Following is a list of 10 FDA-approved drugs for patients with multiple sclerosis—nine of 10 disease-modifying agents authorized by the agency, plus a drug whose indication is specific to MS patients—ranked by their 2013 sales, as reported by the companies that market them. Drugs are listed by name, sponsor(s), dosage information, mechanism of action, indication, and sales data.
Last year’s best-selling MS drug, Copaxone, will have the challenge in 2014 of sustaining its U.S. sales in the face of competition from several generic versions of glatiramer. Awaiting FDA approval at deadline to sell generic glatiramer once the first patents expire in May are Novartis and partner Momenta Pharmaceuticals, as well as Natco Pharma and partner Mylan. Both teams have prevailed against Teva in patent litigation.
Last month Teva highlighted a study it commissioned and funded, showing differences in gene expression linked to key therapeutic effects between Copaxone and Natco’s glatiramer. Teva insists it acted more from patient safety that from a desire to protect a lucrative drug franchise that has accounted for 20% of total sales and about half of total earnings. Teva also hopes to beat back the generic challengers with a new dosage that won FDA approval last month. The new dosage allows patients to take 40 mg three times weekly, rather than the current regimen of 20 mg daily. The company has said it plans to convert 57% of current Copaxone patients to the new dosage.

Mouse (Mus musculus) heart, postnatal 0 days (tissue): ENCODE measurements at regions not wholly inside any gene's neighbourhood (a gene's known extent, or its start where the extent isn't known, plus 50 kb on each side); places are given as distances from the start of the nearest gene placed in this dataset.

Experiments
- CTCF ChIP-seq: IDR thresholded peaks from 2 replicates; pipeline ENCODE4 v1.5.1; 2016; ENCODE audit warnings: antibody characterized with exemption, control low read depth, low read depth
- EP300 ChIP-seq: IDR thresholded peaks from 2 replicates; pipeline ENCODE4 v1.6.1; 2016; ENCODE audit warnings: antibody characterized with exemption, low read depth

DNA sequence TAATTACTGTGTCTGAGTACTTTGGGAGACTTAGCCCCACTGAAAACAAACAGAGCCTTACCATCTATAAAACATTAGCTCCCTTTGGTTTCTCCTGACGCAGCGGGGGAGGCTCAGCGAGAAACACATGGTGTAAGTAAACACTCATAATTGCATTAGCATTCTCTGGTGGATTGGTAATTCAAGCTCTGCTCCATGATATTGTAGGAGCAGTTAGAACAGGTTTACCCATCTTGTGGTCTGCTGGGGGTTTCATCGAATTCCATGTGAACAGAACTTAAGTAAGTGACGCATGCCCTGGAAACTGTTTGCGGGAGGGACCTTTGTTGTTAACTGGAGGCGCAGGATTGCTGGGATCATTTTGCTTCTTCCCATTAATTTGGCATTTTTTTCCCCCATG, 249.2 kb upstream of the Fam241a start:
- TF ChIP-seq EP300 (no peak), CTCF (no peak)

As well as Copaxone has performed for Teva, Biogen Idec generated more in sales from MS drugs last year, with three of its own products and a fourth product partnered (with Acorda Therapeutics) in the top 10, accounting for a combined $5.563 billion in sales. Next most prominent on the list is Novartis, with two drugs combining for just over $2 billion, followed by three pharma giants and two biotechs, each with $1 billion or less in sales.